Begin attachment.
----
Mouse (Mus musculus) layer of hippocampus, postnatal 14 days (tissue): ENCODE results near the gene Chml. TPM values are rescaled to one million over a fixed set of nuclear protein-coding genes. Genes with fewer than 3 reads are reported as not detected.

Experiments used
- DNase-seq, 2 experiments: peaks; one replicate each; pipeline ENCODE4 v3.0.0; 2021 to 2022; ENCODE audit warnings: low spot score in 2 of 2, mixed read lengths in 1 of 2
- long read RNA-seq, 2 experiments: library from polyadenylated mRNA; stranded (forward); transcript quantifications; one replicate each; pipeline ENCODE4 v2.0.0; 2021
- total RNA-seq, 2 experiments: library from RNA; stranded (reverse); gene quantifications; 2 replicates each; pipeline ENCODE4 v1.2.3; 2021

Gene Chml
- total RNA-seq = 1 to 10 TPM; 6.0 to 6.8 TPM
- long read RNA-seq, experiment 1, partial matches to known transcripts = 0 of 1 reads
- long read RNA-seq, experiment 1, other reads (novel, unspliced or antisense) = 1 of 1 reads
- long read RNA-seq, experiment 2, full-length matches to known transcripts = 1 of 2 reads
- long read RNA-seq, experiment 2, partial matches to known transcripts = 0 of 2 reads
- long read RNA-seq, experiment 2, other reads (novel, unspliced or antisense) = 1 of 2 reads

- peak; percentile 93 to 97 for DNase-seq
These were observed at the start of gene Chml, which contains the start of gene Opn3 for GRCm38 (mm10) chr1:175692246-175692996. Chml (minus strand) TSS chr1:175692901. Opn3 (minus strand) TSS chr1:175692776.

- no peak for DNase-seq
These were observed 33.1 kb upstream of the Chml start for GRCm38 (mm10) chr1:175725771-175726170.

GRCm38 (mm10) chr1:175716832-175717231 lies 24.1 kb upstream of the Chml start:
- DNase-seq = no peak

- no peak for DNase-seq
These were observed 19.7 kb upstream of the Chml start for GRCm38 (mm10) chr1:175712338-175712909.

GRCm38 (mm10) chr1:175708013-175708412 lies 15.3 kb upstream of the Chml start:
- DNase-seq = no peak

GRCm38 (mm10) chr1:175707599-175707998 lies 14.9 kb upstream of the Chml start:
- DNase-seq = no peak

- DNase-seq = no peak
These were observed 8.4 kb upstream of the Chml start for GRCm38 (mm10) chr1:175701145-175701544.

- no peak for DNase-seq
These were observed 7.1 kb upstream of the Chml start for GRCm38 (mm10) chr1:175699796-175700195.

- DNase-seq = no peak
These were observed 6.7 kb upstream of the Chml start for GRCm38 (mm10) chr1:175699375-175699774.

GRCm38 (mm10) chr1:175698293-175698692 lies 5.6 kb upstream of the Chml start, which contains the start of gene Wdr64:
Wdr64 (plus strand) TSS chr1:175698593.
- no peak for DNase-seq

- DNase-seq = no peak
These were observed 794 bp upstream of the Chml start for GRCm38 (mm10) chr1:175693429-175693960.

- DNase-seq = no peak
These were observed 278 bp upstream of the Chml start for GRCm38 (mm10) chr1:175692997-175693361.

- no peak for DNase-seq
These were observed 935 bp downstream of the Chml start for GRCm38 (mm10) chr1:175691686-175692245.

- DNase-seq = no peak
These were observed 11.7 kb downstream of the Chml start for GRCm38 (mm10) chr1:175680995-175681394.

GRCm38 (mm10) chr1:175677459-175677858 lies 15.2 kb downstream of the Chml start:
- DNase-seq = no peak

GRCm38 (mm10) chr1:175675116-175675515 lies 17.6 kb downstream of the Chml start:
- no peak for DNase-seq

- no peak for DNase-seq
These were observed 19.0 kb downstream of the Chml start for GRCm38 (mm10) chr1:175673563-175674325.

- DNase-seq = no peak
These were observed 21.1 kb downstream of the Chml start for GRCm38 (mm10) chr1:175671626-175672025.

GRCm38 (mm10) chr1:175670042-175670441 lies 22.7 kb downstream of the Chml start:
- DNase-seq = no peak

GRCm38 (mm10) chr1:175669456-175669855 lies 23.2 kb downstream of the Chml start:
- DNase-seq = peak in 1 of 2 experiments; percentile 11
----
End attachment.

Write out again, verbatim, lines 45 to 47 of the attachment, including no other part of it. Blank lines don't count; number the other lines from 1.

- no peak for DNase-seq

- no peak for DNase-seq
These were observed 19.0 kb downstream of the Chml start for GRCm38 (mm10) chr1:175673563-175674325.